Ravenna-Bryant Community Association

Serving the Ravenna and Bryant neighborhoods in Seattle, WA

Ravenna-Bryant Community Association - Serving the Ravenna and Bryant neighborhoods in Seattle, WA

New police beats

For the first time since 2008, the Seattle Police Department shifted the boundaries of its 51 police beats. The change was made to improve officer supervision and public safety service, better align police patrols with Seattle’s neighborhoods, and achieve a major milestone in the department’s work toward reform with the Department of Justice.


Here is a close-up of the beats covering Ravenna-Bryant:

rbca beats 2015

Beginning January 28, the department increased the number of patrols squads and sergeants at each of SPD’s five precincts with the goal of improving each precinct’s officer-to-supervisor ratio. This is to enable supervisors to work more closely with officers, providing guidance in investigations, reviewing use of force, and ensuring quality of public service.

As part of the patrol map realignment, the department will also revise neighborhood-based crime data available on My Neighborhood Maps, Tweets By Beat and Data.Seattle.Gov to reflect the new beat boundaries.

Still Waiting on Sisley Progress

You may be wondering what happened to the City’s 2014 resolution to shut down Sisley’s business model in our neighborhood.  Although we have nothing definitive to report, there has been movement since we last reported on it.


The City is working on 2 fronts regarding code enforcement activities on the Sisley properties.
  1. The City Attorney’s Office is in the process of executing the judgment, after all appeals have been exhausted, to collect the full amount of fines and penalties owed to the City by the property owners for previous code violation citations.  A final resolution is expected  to be announced once this process is completed.
  2. The City’s Department of Planning and Development(DPD), through their Code Compliance Division, has been taking code enforcement action on the Sisley properties.  For the three vacant houses on 65th, DPD’s end goal is either voluntary demolition by the owners or obtaining a court order to allow the City to go onto the properties and demolish.  To obtain the court order is a rather long and technical process as there is an administrative process that must occur first.  DPD has taken the first steps of doing the calculations and preparing the documentation and other things needed in order to issue a Director’s Complaint and schedule a hearing. At the hearing, DPD must establish that the cost of repairing these buildings would exceed 50% of the cost of replacing them (this is the code standard allowing DPD to order demolition).  Then, if DPD prevails at the hearing, an administrative order is issued requiring the owner to demolish or repair the buildings as unfit for human habitation.  If demolition (or repair) is not done voluntarily, DPD must go to court to get an abatement order allowing the City to enter onto the property to tear them down.  Unfortunately, there are several points between the initial hearing and the ultimate goal of demolition at which the property owners can contest and slow things down, both at the administrative level and in court.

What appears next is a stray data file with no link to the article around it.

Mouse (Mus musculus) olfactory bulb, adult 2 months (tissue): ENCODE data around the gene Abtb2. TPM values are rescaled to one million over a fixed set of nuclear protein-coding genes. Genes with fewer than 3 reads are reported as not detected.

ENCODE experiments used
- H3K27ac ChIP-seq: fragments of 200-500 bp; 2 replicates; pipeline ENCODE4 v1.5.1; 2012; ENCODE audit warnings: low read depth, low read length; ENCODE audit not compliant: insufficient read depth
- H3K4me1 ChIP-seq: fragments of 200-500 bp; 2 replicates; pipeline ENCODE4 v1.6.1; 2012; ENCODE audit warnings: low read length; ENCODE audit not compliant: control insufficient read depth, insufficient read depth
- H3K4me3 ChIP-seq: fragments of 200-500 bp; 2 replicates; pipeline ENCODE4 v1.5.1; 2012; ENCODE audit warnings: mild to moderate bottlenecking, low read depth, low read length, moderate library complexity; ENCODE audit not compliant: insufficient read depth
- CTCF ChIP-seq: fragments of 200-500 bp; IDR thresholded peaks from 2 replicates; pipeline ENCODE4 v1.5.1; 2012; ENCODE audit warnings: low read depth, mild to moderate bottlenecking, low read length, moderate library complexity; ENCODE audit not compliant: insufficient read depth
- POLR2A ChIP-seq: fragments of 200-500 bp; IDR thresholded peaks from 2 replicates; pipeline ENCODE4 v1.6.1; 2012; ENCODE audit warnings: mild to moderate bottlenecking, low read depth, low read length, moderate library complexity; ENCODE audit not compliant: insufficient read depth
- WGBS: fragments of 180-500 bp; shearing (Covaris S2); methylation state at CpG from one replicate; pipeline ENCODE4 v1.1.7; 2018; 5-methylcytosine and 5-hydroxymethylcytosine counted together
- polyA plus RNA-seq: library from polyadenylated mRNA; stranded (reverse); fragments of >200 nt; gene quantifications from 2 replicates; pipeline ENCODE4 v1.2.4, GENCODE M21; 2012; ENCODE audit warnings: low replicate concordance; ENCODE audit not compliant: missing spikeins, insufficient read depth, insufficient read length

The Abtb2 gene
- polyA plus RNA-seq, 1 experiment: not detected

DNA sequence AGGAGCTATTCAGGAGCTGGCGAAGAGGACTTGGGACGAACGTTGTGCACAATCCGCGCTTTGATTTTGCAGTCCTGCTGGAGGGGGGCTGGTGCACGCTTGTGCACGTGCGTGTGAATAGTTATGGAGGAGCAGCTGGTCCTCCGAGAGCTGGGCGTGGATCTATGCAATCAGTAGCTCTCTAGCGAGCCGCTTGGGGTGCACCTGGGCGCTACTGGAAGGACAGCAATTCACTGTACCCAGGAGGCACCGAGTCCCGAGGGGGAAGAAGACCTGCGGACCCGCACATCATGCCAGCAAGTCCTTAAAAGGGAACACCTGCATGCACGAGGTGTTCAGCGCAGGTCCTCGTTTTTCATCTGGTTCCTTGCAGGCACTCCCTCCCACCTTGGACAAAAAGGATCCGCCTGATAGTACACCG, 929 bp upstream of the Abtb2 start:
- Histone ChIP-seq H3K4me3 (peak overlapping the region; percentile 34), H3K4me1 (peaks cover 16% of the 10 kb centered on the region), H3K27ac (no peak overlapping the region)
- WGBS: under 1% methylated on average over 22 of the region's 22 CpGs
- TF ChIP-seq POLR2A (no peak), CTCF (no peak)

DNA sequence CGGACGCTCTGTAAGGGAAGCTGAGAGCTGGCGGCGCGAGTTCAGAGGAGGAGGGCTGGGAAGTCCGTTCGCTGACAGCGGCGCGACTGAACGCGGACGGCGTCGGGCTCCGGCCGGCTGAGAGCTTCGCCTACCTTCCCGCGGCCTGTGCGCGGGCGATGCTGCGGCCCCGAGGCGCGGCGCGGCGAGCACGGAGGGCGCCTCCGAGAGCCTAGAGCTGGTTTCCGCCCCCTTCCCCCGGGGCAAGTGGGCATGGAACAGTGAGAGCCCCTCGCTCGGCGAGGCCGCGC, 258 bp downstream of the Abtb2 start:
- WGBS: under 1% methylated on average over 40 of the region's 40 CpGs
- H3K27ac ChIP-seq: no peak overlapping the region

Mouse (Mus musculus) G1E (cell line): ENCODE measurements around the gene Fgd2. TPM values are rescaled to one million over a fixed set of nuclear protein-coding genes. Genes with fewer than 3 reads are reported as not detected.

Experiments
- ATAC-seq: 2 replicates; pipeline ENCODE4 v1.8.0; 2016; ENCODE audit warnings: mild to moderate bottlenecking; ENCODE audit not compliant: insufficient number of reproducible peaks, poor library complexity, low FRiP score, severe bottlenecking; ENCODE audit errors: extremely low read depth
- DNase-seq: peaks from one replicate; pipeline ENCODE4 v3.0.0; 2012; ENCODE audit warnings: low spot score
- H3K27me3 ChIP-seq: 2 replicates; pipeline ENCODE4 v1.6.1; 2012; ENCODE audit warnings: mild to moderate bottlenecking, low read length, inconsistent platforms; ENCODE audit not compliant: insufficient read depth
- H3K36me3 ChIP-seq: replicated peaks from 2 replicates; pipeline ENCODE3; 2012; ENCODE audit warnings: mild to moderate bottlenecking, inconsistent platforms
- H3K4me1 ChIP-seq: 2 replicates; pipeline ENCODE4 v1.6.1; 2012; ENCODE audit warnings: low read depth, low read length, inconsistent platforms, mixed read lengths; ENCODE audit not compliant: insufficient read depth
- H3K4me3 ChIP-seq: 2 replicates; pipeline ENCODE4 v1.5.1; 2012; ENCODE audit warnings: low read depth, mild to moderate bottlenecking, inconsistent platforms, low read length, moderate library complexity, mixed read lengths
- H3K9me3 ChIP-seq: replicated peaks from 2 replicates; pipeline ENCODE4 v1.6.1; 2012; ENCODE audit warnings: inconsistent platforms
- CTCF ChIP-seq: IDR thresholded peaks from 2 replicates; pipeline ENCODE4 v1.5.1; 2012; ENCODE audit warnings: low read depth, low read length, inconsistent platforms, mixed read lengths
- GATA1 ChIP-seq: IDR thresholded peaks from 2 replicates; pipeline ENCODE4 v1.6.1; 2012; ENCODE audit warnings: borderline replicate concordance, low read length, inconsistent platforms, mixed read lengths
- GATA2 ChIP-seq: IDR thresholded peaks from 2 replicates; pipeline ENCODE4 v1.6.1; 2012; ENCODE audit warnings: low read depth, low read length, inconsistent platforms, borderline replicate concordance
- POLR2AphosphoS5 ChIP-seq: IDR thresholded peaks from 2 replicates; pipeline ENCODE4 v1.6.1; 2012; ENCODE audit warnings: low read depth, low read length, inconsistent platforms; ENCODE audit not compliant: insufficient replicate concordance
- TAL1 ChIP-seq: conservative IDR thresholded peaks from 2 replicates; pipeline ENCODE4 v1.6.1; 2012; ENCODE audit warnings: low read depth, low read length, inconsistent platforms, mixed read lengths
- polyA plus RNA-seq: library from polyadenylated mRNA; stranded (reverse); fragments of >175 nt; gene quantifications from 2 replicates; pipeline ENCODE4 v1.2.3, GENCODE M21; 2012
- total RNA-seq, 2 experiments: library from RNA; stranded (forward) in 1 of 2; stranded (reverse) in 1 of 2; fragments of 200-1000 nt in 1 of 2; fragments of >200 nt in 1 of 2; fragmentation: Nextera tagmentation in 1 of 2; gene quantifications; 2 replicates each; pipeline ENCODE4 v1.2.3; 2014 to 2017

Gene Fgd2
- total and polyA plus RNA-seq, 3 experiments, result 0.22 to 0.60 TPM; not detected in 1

As soon as we hear any news, you’ll be the first to know.


Reporting suspicious behavior

People are sometimes reluctant to call 911 about behavior that they feel is suspicious.  They don’t want to burden police with non-emergencies.  However, police encourage people to call 911 to report activity or behavior that is felt to be unusual or out of place.

What is suspicious behavior?  If it is suspicious to you, it is worth reporting it to 911.  Examples:

  • Unusual noises including screaming, sounds of fighting, and glass breaking.
  • People in and around buildings who do not appear to be conducting legitimate business.
  • Unauthorized people in restricted areas.
  • Vehicles driving slowly or aimlessly through neighborhoods, around schools or parking lots.
  • People peering into parked vehicles that are  not their own.
  • People who change their behavior when they notice that they have been seen.
  • People dressed inappropriately for the weather — wearing a heavy coat in warm weather.

People are especially urged to call 911 when:

  • You believe someone is in physical danger.
  • You believe a specific crime is happening.
  • You believe something is suspicious.

Reporting suspicious behavior may not only prevent crime but it may help police working to find suspected burglars and car thieves.